@Michael - Plans here img686.imageshack.us/img686/3167/plansgn.jpg –  Martin Smith Aug 6 '10 at 14:48
    
... though when I added a composite index on FileName, CreatedDate they both came out at the same cost. I'll do a bit more testing. –  Martin Smith Aug 6 '10 at 15:14

I think Michael's answer should indeed prove more efficient. When evaluating efficiency though I just want to draw attention to an issue with the query costs (relative to the batch) shown in Management Studio.

I set up a test table with 23,174 rows and ran the query in the question and Michael's. Looking at the "query cost (relative to the batch)" in the actual execution plan the original query was 0% and Michael's 100% cost and so appears to be massively inefficient.

Execution Plans

However the actual stats tell a completely different story

Cross Apply Approach

SQL Server Execution Times: CPU time = 0 ms, elapsed time = 0 ms.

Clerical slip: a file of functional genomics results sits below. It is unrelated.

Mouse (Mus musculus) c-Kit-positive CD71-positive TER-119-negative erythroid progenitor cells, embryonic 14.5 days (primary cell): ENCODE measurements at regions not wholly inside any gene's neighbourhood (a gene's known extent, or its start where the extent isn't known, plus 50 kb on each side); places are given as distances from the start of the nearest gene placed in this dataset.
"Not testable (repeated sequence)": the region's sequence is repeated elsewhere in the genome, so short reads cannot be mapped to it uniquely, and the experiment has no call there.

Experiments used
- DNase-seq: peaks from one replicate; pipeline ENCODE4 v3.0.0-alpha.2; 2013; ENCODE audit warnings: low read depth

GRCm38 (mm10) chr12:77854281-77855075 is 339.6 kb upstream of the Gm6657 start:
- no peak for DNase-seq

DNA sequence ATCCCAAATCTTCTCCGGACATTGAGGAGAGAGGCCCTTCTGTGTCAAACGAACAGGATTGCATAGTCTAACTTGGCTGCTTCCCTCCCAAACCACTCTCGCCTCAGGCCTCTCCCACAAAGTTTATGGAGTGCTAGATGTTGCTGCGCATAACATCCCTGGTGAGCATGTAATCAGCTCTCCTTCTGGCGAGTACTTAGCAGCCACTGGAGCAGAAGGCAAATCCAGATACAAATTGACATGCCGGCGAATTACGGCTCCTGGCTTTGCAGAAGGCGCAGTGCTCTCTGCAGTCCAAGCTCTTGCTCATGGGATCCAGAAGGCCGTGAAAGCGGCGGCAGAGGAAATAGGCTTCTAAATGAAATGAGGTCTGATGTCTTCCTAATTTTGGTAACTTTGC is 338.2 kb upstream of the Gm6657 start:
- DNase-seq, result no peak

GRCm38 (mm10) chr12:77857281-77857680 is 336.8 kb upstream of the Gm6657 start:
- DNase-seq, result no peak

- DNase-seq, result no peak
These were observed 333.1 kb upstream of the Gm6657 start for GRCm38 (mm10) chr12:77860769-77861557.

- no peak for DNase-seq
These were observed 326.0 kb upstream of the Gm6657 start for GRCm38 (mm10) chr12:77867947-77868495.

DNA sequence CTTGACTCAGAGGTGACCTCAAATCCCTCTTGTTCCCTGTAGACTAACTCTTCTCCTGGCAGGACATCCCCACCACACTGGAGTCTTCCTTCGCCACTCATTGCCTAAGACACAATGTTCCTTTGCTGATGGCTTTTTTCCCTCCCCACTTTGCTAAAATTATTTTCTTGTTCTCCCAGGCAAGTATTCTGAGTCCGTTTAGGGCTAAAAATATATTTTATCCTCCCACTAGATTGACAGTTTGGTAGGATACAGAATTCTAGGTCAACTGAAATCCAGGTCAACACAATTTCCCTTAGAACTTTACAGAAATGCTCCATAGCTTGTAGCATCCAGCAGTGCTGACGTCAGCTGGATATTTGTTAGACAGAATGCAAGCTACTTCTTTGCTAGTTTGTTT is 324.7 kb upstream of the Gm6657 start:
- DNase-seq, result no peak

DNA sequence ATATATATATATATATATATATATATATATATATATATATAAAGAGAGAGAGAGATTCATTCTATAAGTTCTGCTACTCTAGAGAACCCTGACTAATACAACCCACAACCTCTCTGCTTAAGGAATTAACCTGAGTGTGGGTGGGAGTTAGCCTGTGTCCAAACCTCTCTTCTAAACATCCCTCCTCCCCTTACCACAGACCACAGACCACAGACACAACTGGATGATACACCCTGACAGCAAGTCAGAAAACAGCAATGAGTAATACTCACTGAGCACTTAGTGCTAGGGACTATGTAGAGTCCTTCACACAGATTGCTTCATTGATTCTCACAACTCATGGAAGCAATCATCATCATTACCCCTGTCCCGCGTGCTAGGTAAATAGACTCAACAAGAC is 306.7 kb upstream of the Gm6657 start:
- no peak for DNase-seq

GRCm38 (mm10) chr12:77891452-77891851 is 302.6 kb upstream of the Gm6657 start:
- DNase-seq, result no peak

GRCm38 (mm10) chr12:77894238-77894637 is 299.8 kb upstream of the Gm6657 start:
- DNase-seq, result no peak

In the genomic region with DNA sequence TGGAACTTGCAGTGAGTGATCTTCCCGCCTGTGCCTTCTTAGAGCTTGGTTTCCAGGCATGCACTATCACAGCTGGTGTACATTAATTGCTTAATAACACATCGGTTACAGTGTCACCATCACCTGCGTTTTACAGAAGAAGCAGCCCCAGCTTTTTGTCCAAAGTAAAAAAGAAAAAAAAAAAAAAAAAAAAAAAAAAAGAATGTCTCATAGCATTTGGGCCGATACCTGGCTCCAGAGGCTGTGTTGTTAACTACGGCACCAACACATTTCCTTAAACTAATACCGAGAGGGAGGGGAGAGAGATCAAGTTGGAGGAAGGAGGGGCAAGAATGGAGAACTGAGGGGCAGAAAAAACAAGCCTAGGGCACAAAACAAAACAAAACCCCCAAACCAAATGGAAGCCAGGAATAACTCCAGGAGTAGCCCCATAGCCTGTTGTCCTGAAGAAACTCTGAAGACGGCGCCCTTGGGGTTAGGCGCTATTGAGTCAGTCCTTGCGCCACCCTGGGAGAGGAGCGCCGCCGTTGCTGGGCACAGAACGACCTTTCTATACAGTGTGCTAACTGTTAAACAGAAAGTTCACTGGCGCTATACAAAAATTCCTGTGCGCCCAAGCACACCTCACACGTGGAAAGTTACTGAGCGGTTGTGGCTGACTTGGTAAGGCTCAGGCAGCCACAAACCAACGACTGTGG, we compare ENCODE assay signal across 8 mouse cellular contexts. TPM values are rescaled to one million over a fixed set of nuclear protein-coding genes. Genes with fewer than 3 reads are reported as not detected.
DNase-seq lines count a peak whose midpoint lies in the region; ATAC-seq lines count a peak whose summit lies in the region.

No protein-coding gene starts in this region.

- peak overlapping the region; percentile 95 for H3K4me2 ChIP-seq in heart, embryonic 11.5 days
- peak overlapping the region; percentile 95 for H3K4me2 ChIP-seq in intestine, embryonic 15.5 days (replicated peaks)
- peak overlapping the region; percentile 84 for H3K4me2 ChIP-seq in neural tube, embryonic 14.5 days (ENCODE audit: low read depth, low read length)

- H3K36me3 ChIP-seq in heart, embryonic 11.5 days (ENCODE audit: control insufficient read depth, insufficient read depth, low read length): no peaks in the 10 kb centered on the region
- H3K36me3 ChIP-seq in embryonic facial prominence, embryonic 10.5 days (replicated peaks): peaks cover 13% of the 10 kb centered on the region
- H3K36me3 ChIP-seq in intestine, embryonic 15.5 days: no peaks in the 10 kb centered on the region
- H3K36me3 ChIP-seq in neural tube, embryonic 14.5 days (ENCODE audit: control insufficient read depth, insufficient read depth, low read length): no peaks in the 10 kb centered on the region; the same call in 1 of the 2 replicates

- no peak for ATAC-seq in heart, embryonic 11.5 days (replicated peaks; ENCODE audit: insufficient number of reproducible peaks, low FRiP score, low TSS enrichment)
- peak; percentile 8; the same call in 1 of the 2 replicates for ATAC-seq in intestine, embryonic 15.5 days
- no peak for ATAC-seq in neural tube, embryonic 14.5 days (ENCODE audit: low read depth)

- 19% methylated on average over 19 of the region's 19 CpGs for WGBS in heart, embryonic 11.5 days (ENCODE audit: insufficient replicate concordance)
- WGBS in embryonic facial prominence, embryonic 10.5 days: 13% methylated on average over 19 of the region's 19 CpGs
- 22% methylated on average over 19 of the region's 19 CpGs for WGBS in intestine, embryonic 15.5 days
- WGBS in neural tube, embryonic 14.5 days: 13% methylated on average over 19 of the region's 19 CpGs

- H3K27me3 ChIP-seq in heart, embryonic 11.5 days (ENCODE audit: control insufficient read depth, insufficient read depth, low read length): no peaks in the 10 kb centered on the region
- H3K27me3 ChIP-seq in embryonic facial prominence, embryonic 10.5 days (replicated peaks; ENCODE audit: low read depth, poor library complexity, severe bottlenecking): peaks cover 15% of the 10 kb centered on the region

Table 'MyTable'. Scan count 23175, logical reads 49335, physical reads 0, read-ahead reads 0, lob logical reads 0, lob physical reads 0, lob read-ahead reads 0.

ROW_NUMBER approach

SQL Server Execution Times: CPU time = 391 ms, elapsed time = 417 ms.
Table 'Worktable'. Scan count 0, logical reads 0, physical reads 0, read-ahead reads 0, lob logical reads 0, lob physical reads 0, lob read-ahead reads 0.
Table 'MyTable'. Scan count 2, logical reads 148, physical reads 0, read-ahead reads 0, lob logical reads 0, lob physical reads 0, lob read-ahead reads 0.

In the ROW_NUMBER plan the Merge Join on rownumber=rownumber+1 has 23,174 rows going in to both sides. This value is unique and actual rows out is 23,174 as well. However SQL Server estimates that the rows produced from that join will be 34,812,000 and thus its estimated cost for the insert later in the plan is wildly inaccurate.

Test Script

BEGIN TRAN

CREATE TABLE MyTable
  (
     [ObjectID]    [INT] IDENTITY(1, 1) NOT NULL PRIMARY KEY CLUSTERED,
     [FileName]    [VARCHAR](50) NULL,
     [CreatedDate] [DATETIME] NULL
  )

GO

INSERT INTO MyTable
SELECT ISNULL(type, NEWID()),
       DATEADD(DAY, CAST(RAND(CAST(NEWID() AS VARBINARY)) * 10000 AS INT), GETDATE())